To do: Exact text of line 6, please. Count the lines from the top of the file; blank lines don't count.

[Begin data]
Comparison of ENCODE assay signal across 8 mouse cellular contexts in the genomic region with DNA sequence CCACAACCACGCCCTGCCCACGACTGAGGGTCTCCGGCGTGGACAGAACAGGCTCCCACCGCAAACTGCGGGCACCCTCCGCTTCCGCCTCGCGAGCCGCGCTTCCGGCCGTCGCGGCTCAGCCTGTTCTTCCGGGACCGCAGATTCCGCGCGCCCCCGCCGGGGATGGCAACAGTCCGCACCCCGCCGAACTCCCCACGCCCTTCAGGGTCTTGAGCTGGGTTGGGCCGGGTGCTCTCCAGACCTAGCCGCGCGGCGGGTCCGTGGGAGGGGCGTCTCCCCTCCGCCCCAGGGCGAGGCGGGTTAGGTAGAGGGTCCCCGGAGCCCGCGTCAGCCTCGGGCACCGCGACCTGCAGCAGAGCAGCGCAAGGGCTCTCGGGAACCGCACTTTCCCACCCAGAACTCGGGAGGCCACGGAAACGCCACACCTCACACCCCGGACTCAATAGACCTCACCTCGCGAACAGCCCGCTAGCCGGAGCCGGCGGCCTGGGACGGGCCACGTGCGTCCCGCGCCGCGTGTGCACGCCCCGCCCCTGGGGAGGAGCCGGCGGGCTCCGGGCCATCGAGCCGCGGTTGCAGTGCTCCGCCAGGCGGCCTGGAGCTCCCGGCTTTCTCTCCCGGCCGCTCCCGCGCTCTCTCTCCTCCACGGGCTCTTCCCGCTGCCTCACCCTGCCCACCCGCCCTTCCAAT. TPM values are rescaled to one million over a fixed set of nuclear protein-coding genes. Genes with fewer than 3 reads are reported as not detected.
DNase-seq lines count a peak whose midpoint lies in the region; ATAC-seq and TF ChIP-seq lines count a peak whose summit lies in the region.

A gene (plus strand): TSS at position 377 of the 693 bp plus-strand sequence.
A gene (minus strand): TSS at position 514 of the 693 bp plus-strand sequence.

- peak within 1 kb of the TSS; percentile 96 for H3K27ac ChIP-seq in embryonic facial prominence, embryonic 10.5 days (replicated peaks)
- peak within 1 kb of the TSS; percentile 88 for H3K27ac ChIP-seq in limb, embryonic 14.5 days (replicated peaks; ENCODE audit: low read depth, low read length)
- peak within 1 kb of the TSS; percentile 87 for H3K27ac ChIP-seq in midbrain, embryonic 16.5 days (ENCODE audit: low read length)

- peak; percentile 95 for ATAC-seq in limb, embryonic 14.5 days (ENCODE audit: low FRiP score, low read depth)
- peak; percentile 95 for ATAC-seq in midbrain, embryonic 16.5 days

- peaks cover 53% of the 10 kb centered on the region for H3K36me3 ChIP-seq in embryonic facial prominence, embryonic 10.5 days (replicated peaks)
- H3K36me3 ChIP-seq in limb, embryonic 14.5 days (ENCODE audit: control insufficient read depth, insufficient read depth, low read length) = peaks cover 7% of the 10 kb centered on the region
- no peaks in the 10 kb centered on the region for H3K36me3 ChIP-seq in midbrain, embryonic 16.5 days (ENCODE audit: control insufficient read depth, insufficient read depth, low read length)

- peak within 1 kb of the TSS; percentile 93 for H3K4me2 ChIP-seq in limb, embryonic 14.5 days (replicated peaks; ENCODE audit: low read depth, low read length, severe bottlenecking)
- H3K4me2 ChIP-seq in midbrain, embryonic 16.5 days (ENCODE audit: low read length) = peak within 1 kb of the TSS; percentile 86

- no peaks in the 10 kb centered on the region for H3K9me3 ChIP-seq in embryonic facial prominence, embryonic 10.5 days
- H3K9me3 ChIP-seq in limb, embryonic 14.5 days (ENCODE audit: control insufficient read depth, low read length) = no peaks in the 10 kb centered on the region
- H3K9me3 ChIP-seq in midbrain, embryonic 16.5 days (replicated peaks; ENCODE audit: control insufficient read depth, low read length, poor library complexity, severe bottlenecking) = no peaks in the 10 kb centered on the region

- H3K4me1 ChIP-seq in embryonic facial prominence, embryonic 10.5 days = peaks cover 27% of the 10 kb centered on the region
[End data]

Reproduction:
- peak within 1 kb of the TSS; percentile 88 for H3K27ac ChIP-seq in limb, embryonic 14.5 days (replicated peaks; ENCODE audit: low read depth, low read length)